Similar to fire and wide, my working friends are saying that it’s a flexi approach but I can see that the number of in person meetings will increase for them until everyone is back in the office As per the carrot and stick action voiced by that CEO. They like to see ‘bums on seats in the office’.

    I would like a flexi job (I used to have one) but they just don’t seem to really exist as the ones I have seen say they want full time office attendance once you scrape the surface. Smoke and mirrors… the old norms will be back before we know it.

    • {in·deed·a·bly} 11 August 2021 — Post author

      Thanks SparkleBee. I agree, the flexi thing will likely be the first step towards a graduated return to work being done at work, rather than from home.

      It has little do with productivity or outcomes, much more about control, insecurity, needing an audience or a ready made social life, and vested interests.

  6. Q-FI 12 August 2021

    Like many have commented, there was some hot action taking place in that breakfast joint! Living relatively close to Hollywood, I enjoyed that waitress/actress tidbit… haha.

    Your tale of the grey men musings, is pretty accurate to what I’ve experienced so far. Most higher ups want to return to the office ASAP, and most knowledge workers want WFH to stay.

    My global company has taken the approach of a wait and see, don’t say anything either way, and continually tell the workers they are analyzing and studying the optimal work environment for the future… haha. So instead of simply doing a survey or asking employees what they would like, I’m fairly certain as soon as the numbers allow, the office will be back. I’d be relatively surprised however, not shocked, if they didn’t at least start with some type of hybrid. In my small department of 6, we all want WFH except for our boss. Did he ever ask us what we want? Of course not.

    So I think, once the management preference to be office bound is negated, much of WFH will come down to one’s supervisor’s preferences. For me, that currently doesn’t bode so well, but hopefully in the future it will.

    I’ve also written about my own little bitchfest with travel picking back up lately. During COVID I’ve actually improved my commute, moving 15 min away rather than 1-1.5 hour commute to the office. However, what I’ve found is, in terms of time, this is a huge improvement. However, whether you have 15 min, or an hour, in traffic, you’re still in traffic and it provides ample opportunity to ruin your day dealing with shitty drivers. Hahaha. So knocking down a commute time, might not be as important as eliminating that commute altogether.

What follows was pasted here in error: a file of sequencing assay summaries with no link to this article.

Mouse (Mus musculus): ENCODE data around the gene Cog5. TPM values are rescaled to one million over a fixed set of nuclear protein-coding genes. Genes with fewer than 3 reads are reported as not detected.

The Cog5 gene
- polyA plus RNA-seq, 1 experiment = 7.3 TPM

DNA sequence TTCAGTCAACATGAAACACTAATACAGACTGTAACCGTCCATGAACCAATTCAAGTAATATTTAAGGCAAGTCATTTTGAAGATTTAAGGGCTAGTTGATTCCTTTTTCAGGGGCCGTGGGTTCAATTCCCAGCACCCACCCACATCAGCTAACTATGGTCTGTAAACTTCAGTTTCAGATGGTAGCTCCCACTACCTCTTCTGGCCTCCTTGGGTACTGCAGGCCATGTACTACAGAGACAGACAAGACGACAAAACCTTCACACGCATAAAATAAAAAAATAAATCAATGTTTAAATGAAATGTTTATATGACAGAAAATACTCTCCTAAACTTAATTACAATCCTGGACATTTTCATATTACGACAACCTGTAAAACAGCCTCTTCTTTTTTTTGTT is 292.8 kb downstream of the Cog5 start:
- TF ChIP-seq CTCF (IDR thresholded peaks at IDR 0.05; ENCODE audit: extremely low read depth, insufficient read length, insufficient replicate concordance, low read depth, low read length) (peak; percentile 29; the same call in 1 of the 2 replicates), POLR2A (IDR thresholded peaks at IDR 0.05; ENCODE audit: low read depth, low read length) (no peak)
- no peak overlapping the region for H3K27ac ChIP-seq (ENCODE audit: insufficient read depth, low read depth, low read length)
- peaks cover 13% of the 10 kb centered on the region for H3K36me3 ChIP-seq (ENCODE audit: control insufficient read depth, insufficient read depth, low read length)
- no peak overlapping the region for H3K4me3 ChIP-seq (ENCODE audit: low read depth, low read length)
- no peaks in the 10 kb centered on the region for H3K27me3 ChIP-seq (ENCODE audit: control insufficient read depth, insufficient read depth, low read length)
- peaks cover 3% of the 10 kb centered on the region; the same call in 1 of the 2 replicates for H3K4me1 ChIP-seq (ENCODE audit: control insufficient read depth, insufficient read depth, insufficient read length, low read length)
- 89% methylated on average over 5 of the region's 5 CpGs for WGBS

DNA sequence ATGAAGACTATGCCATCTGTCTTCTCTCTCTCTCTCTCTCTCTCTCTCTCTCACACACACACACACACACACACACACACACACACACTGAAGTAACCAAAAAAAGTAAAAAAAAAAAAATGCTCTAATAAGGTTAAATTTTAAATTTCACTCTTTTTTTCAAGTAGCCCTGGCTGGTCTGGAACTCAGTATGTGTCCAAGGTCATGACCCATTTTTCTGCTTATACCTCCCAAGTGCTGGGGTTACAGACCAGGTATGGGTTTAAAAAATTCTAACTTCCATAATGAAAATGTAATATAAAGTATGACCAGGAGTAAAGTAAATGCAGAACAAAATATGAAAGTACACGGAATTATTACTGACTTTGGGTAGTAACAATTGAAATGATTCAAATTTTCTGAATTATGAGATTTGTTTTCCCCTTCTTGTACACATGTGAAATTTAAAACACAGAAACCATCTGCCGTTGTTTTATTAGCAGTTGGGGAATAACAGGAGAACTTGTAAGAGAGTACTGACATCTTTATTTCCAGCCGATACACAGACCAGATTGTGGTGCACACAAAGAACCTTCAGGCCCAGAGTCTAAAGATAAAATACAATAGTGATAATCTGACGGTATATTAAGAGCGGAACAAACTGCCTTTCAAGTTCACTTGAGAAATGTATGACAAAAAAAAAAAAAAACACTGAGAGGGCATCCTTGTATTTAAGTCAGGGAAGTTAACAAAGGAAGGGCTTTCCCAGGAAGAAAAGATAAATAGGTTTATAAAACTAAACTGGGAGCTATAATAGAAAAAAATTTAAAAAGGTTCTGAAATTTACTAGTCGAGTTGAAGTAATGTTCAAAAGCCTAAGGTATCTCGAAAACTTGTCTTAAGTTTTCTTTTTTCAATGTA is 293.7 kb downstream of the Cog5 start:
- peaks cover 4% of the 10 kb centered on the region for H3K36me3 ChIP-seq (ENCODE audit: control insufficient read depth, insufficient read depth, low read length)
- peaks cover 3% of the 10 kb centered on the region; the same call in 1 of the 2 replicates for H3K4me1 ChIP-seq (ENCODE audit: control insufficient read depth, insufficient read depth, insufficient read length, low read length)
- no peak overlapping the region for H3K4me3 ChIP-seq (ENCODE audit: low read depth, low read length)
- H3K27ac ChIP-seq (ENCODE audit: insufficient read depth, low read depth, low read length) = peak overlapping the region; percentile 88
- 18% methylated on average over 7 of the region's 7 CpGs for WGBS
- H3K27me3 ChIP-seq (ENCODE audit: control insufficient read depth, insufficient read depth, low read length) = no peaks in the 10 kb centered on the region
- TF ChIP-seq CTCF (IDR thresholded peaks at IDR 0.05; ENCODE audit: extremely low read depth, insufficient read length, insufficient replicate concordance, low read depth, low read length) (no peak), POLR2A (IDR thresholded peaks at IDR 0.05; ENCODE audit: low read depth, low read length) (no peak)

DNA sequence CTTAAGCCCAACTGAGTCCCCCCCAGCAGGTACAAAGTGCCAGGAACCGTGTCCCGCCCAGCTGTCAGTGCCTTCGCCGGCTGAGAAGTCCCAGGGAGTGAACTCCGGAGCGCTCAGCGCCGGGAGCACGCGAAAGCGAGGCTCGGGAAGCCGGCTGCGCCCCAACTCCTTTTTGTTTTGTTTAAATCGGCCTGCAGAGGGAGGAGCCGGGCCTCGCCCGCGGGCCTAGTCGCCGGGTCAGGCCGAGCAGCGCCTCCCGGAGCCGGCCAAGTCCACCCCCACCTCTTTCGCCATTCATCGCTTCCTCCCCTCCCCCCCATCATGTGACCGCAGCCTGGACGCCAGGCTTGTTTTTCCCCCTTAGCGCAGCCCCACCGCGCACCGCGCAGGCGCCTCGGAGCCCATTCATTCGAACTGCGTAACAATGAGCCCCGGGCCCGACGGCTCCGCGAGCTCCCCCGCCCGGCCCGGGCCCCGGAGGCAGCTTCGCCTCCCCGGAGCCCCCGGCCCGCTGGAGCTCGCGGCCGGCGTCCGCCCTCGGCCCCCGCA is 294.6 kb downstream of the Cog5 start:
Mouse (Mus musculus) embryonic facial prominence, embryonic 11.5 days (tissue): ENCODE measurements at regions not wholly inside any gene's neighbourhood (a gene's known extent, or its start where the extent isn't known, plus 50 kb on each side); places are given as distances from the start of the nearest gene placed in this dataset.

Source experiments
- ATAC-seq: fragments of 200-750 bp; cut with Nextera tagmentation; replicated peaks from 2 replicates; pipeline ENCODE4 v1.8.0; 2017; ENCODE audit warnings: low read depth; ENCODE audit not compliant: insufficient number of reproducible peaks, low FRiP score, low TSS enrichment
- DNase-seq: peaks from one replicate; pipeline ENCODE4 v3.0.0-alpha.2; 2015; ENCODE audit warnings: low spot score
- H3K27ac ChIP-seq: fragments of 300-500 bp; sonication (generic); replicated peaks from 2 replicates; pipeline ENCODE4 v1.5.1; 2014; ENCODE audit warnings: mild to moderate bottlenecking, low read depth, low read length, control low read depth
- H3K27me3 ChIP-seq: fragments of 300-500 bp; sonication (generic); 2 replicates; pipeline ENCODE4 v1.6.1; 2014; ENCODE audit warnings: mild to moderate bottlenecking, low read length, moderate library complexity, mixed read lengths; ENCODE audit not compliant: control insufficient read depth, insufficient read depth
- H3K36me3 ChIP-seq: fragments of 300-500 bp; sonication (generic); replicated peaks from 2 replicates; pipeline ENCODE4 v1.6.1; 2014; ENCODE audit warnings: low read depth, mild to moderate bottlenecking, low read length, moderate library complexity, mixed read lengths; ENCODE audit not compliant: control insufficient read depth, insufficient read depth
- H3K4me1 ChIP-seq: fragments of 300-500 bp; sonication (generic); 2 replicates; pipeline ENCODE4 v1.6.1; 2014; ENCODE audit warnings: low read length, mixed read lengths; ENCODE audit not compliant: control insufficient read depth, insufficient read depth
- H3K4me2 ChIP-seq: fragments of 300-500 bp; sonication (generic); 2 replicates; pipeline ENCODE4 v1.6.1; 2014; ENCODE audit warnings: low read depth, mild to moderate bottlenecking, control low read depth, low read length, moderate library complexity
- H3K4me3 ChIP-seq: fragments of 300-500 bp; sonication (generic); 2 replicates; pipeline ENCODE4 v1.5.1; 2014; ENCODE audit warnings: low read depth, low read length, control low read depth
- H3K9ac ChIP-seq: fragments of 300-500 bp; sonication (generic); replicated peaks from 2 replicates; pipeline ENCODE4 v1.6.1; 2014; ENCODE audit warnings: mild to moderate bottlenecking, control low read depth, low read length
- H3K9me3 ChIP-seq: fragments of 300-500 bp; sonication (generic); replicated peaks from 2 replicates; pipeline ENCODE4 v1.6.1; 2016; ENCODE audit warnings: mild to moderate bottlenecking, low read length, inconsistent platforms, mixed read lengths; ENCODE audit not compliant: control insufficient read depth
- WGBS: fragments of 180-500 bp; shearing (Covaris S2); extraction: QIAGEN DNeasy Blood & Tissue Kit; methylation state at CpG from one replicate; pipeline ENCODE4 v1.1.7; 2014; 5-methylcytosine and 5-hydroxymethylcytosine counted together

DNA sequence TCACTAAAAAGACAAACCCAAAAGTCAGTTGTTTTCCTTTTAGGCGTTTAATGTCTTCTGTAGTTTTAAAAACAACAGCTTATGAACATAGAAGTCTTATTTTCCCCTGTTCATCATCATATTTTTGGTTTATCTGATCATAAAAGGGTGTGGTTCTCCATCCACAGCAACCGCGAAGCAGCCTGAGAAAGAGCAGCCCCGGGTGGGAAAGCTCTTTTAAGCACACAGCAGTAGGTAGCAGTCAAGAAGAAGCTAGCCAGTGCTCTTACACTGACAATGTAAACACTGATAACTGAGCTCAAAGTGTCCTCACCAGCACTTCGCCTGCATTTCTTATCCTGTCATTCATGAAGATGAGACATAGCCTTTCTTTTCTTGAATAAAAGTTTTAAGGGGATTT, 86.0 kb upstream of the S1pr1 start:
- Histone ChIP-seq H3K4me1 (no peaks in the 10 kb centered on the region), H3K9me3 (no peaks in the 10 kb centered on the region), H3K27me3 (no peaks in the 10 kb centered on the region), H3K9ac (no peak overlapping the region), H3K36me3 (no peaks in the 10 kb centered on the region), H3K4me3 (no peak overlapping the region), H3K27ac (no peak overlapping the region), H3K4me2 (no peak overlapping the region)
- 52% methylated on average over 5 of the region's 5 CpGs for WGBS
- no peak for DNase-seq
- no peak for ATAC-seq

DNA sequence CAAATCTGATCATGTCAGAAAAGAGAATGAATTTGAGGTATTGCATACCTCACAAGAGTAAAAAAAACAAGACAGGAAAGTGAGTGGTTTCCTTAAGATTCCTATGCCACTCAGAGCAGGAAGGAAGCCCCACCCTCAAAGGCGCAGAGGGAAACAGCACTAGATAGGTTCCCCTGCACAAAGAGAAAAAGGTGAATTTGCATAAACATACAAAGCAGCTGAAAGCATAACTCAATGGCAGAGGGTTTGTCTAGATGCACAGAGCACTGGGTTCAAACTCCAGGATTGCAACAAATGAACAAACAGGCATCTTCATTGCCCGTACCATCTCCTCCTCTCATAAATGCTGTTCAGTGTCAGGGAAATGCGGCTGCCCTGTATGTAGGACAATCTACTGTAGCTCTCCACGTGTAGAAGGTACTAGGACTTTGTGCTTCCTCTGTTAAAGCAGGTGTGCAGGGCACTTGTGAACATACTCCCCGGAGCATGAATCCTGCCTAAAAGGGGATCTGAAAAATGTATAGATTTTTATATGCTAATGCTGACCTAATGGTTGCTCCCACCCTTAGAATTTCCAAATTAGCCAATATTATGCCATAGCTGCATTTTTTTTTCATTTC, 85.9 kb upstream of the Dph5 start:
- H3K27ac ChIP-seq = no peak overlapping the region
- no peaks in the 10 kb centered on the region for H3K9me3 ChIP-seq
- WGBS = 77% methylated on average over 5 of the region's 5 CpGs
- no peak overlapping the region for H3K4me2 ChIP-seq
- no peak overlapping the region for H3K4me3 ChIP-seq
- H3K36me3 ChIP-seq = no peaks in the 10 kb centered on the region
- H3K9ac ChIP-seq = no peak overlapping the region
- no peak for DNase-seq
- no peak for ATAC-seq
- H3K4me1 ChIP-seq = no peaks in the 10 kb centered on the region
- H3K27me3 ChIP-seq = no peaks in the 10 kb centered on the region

However, I’d rather dwell on this as a tiny victory, rather than the glass half empty.

    • {in·deed·a·bly} 12 August 2021 — Post author

      Thanks Q-FI. Your newer, shorter commute sounds like winning to me. That is the time equivalent of 15 working weeks per year that you have got back to do other more fun or rewarding activities with!

      It has been interesting watching firms try to combat the WFH desire with the threat of pay cuts. Apparently less time spent commuting means the same job is somehow worth less to the firm. It appears there are a lot of vested interests tied up in those commercial properties!

  7. moneysavegeek 13 August 2021

    This is basically the conversation that is happening at work at the moment. From a management perspective the message is that we are supportive of hybrid working. But based on individual conversations people are getting told that if you go down the hybrid route its going to be career limiting.

    The view of management is that if you want to progress in the company you need to have “face” time.

    • {in·deed·a·bly} 13 August 2021 — Post author

      Thanks MoneySaveGeek.

      Perhaps it is as simple as senior management clinging to what they know? Sucking up in person was what got them where they are today. Therefore, they expect to be on the receiving end of that same ego stroking and brown-nosing treatment, as a perk of having managed to climb near the top of the greasy pole. Short sighted if true, but would certainly explain a lot of the behaviours on show!

  8. weenie 18 August 2021

    Great post, remind me not to ever sit near you in a coffee shop, with your evidently superior eavesdropping skillz! 🙂

    Flexi-working is the way now (although I can WFH permanently if I choose to) as the office space we are leasing is now smaller than pre-COVID so not everyone can come in at the same time. The ‘bums on seats’ has been mostly reserved for the sales people who have suffered most from WFH (young chaps who need to see and hear other people closing deals to motivate them).

    Our UK HQ is in London but apparently they’re not renewing the office lease or looking elsewhere (for now) so all directors down there will be WFH, perhaps occasionally travelling up to Manchester to show their faces and remind the plebs who they are.

    • {in·deed·a·bly} 18 August 2021 — Post author

      Thanks weenie.

      It is fascinating how different sites are approaching the return to “normal” (however that is defined). I’ve heard from a couple of people this week who have received a “back to school” summons to return to the office full time from the start of September. No requirement for masks or tests, just fully occupied hot-desks.

      The logic seems to be like ripping off a band-aid. A short sharp discomfort, that is swiftly forgotten.

What say you?